A young picture editor just called me over and asked me to identify The Shadows! A joyous clip of black and white picture, showing Hank Marvin, Jet Harris, Tony Meehan and Bruce Welch, was played to me and I was able to confirm it was, indeed, them. Strumming and drumming and doing that loverly little two-step side-step that became one of their trademarks, the Shadows were there in the back-ground as a young, lip-curler called Cliff Richard was giving it plenty at the front. Tonight he tells Lucy how he plans to conquer Christmas for the fiftieth year running.

I adore the Dutch Masters - Van Dyke, Van Gogh, Van Driver and Van Diesel... it's Friday, I'm allowed a silly joke, or two ! OK, a play on words too far.
Anyway, second only to Van Gogh's "Starry Night" , Vermeer's "The Girl with the Pearl Earring" is my favourite example of the genre. (Van Vermeer parked his "van" and someone pinched it !) ( *enough "van" jokes, Ed)

A rather beautiful film was made of the story of this masterpiece a little while ago, starring one of the most beautiful women ever to grace the silver screen and her resemblance to Vermeer's house-maid in a cream scarf is scary. That woman is Scarlett Johanson and the fact that she is talking to Lucy rather than joining me in the studio is currently in the hands of my solicitors and the most expensive barristers money can buy. Subject only to an Order in Council, I fear you will enjoy her in conversation with the Lovely Lucy rather than me.

I, however, will be content to talk movies with James King who I see is now quoted by the Distributors of Quantum of Solace because he said it was possible the best Bond ever. I stand by Goldfinger but will focus on "Madagascar 2" and " Transporter 3" when he joins us in the studio to help you plan your weekend revels.

If you are in town you may be well advised to stick to avoid a certain type of pedicab. Suffice to say it involves industrial strength batteries, slightly more relaxed pedallers than is right, and a C21st rickshaw crashing through a Soho window. I am intrigued and think you will be, too.

There's lots of football, on and off the field - a ghastly story of a clash between some Crystal Palace fans and some Charlton Athletic supporters, the former being the Red Card collectors, the latter the innocent and nastily hurt victims. The Beak will do a little more than send them off, methinks, but all will be revealed by the non-judgmental Gooner, Marcus,at 6.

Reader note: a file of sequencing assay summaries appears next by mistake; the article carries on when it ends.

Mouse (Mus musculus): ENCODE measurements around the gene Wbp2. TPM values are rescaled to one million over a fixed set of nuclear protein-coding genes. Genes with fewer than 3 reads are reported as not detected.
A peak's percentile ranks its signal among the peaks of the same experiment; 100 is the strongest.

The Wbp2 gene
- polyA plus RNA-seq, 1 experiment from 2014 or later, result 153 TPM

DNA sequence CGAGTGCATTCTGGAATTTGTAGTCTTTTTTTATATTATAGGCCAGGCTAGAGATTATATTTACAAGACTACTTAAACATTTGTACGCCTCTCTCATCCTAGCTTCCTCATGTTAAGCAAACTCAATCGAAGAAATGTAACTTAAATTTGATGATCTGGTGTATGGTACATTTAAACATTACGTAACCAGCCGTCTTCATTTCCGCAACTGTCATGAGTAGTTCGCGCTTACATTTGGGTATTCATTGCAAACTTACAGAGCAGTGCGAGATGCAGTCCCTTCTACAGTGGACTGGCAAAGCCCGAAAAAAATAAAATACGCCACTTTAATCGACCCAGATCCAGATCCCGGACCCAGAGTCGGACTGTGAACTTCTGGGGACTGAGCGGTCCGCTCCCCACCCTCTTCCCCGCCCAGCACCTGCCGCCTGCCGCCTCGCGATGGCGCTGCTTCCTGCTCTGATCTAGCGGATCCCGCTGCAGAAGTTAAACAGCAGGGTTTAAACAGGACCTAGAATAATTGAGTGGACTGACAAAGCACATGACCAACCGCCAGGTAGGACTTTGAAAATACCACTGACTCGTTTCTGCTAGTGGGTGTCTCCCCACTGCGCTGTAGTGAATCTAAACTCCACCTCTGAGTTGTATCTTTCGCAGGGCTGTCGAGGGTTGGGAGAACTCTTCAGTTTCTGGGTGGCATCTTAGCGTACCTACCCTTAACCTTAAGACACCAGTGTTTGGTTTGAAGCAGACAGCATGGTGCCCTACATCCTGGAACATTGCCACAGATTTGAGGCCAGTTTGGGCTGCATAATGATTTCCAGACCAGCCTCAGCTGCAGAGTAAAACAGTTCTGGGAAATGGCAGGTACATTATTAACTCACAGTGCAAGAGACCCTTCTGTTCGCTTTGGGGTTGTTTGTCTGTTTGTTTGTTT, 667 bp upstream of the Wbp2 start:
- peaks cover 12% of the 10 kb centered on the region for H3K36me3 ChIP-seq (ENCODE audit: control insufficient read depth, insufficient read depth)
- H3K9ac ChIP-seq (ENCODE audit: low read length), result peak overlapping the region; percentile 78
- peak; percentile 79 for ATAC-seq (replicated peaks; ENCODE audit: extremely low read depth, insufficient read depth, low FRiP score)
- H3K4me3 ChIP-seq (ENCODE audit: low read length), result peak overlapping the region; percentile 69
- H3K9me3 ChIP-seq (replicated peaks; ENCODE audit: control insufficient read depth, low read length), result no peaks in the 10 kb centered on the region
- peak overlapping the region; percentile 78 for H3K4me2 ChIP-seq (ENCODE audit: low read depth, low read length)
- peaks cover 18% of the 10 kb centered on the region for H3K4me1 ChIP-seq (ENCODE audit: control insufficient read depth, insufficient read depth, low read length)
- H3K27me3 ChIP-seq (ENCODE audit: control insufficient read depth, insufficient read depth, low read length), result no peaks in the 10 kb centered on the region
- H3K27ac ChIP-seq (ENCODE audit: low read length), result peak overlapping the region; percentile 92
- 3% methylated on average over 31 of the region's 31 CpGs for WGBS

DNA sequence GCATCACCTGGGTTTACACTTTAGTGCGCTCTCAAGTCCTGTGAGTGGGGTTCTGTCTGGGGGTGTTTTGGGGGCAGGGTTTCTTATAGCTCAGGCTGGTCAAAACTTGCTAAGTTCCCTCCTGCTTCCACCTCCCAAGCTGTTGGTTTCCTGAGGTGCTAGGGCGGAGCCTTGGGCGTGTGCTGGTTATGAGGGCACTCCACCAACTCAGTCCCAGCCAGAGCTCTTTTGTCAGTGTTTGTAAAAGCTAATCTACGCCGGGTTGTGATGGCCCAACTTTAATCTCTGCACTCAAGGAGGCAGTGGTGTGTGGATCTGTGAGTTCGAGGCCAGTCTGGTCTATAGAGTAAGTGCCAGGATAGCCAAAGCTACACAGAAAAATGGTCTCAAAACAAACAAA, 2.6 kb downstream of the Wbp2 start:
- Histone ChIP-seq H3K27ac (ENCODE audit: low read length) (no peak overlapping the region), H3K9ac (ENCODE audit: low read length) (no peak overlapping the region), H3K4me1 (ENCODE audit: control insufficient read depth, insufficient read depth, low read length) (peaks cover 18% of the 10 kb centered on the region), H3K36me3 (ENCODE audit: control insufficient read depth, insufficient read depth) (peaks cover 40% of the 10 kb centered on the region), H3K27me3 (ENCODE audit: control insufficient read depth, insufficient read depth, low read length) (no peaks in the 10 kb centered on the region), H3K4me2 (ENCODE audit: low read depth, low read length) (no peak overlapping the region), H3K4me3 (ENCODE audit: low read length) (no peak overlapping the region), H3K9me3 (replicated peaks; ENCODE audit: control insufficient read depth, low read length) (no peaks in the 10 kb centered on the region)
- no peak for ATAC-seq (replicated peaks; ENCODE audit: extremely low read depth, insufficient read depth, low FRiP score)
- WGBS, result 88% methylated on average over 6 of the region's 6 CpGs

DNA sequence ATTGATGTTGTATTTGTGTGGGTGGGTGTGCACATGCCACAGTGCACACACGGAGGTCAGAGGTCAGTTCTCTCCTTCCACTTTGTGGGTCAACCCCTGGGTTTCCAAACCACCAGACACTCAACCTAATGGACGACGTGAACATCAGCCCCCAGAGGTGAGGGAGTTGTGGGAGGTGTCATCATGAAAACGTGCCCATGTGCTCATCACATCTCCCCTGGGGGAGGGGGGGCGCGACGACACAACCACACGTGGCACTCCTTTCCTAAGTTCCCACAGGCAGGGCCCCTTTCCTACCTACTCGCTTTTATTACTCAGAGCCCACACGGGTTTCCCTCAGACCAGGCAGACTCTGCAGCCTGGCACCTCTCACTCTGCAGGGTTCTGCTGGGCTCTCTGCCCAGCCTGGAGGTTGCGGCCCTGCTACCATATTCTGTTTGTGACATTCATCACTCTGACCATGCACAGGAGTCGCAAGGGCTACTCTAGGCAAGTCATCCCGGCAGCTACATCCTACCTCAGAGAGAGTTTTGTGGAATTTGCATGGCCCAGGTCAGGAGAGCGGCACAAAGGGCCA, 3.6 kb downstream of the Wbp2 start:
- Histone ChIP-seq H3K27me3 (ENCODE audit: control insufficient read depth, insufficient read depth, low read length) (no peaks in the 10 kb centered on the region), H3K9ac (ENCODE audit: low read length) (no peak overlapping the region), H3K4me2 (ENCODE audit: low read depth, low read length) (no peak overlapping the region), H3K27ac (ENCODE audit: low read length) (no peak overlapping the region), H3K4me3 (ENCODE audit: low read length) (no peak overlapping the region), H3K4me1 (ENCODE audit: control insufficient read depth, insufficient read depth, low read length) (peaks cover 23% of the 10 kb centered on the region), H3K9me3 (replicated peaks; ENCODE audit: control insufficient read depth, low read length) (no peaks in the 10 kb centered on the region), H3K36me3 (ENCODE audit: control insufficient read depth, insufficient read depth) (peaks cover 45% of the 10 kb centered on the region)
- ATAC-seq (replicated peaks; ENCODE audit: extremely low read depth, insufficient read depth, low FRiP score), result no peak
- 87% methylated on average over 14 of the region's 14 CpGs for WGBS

Meantime, on the field of dreams, Arsenal still wonder, in their bilingual anglo-french way, "what's gone wrong?" They meet Wigan, more famous in my house for rugby league so Arsene may be even more confused,. Chelsea, in their pan-European, anglo-franco-russo-german way, will contemplate putting the Red Scousers back in their place at Bolton's expense. Fulham hope to stop floundering, mid-table, and join the aristocrats of the top table at ManCity's cost. Excited? Well, I tried.

Finally, and arguable the most exciting part of the show - we revisit Trafalgar Square, still boasting a Norwegian spruce of startling proportions after last nights loveliness, but now shorn of Scandinavian dignitaries and the glitteratti of London's local Government. The choirs, too, have been put back in their chapels and the bands have marched back to barracks. That leaves the stage clear for our star - one of the lions has found his voice! Somewhere between C.S.Lewis' 'Aslam' and Kipling's 'Mufasa', this beast will guide tourists and others to the better bits of London. It is almost philosophical in its reach and conception... that, or a big stone lion keeping the visitors happy. Either way, it does it for me and I hope for you. Watch and listen and be the judges but remember, even stone lions might bite.

Also back from the Square, Robin, with some cold but hopefully dry weather.

Some papers in search of a lead and Boy George being , as Mary Magdalene said of Brian in "Life of Brian ", a "very naughty Boy". It isn't very nice but it is news and it may mean that Boy George isn't "free" to even sweep the streets let alone saunter alone them for a while. Nick will "come and go" with the tale of this emotional chameleon who, just a few days ago, was talking to us about having turned a corner. I am sad but he was naughty and the law must take it's course.

Oh well, I'll cheer myself up with thoughts of Scarlet, Vermeer and a big growling lion.

Salma joins me in seeking your company for an eclectic half hour!



London Tonight Tonight Wednesday 3rd December 2008

Good afternoon.

I think I have mentioned in the past that my family are all big fans of Roald Dahl - the young ones enjoy "James and the Giant Peach", "The BFG" and "Matilda", to name but three. I, and my eldest, really enjoy "Tales of the Unexpected", a series of dark, clever short stories which spawned a good TV series some years ago. "Tales of the Unexpected" is not a bad definition of news, as well. Prince Charles once asked why we never report on the fact that, every day, Boeing 747s, weighing tonnes and full of people, fly successfully and safely between London and the USA. "Because that's what they are supposed to do, sir", came the polite answer. It's when they crash that it becomes news because that is not what they are supposed to do.

So, when a young woman gets up on a cold and frosty morning, bids her husband farewell and begins to scrape the ice off her windscreen, it isn't news. But when a yob leaps into the car and roars off, running her over and breaking virtually every bone in her body, it is not only news, it is an outrage. The full, gruesome details, plus a description of the yob, are in Glen's notebook as I write; and, at 6, he'll lay it all before you.